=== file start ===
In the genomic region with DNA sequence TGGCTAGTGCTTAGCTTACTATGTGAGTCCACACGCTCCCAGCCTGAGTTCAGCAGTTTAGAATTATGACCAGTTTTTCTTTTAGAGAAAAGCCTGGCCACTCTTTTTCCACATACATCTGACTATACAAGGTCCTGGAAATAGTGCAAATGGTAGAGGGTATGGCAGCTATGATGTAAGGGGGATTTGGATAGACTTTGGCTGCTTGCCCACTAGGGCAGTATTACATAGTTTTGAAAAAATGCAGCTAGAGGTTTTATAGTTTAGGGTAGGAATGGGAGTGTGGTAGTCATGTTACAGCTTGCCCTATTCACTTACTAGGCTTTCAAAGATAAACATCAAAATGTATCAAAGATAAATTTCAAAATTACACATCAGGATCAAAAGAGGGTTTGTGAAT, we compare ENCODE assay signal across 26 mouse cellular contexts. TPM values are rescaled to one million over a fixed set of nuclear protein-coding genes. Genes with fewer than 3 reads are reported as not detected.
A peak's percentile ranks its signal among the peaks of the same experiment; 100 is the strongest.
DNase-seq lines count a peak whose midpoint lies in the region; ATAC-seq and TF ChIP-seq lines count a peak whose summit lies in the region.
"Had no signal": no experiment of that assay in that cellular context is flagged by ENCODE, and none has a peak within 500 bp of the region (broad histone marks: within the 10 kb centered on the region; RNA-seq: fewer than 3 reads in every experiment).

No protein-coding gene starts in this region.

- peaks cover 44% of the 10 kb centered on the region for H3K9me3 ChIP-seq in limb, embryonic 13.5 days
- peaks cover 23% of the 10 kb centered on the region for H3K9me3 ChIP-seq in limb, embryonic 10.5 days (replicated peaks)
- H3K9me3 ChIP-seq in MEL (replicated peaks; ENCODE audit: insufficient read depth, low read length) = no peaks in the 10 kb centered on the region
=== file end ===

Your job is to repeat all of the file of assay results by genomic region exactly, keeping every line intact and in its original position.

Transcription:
In the genomic region with DNA sequence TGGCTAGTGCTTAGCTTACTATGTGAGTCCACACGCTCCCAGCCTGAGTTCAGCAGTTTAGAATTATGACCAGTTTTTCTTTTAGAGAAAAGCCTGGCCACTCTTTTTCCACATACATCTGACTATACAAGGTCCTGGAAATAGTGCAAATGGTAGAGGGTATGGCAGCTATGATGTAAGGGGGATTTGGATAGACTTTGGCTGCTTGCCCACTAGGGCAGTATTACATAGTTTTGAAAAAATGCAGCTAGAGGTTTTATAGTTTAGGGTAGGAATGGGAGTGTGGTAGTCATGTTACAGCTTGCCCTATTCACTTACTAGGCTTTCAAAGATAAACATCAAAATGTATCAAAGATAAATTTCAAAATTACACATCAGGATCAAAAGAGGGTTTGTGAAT, we compare ENCODE assay signal across 26 mouse cellular contexts. TPM values are rescaled to one million over a fixed set of nuclear protein-coding genes. Genes with fewer than 3 reads are reported as not detected.
A peak's percentile ranks its signal among the peaks of the same experiment; 100 is the strongest.
DNase-seq lines count a peak whose midpoint lies in the region; ATAC-seq and TF ChIP-seq lines count a peak whose summit lies in the region.
"Had no signal": no experiment of that assay in that cellular context is flagged by ENCODE, and none has a peak within 500 bp of the region (broad histone marks: within the 10 kb centered on the region; RNA-seq: fewer than 3 reads in every experiment).

No protein-coding gene starts in this region.

- peaks cover 44% of the 10 kb centered on the region for H3K9me3 ChIP-seq in limb, embryonic 13.5 days
- peaks cover 23% of the 10 kb centered on the region for H3K9me3 ChIP-seq in limb, embryonic 10.5 days (replicated peaks)
- H3K9me3 ChIP-seq in MEL (replicated peaks; ENCODE audit: insufficient read depth, low read length) = no peaks in the 10 kb centered on the region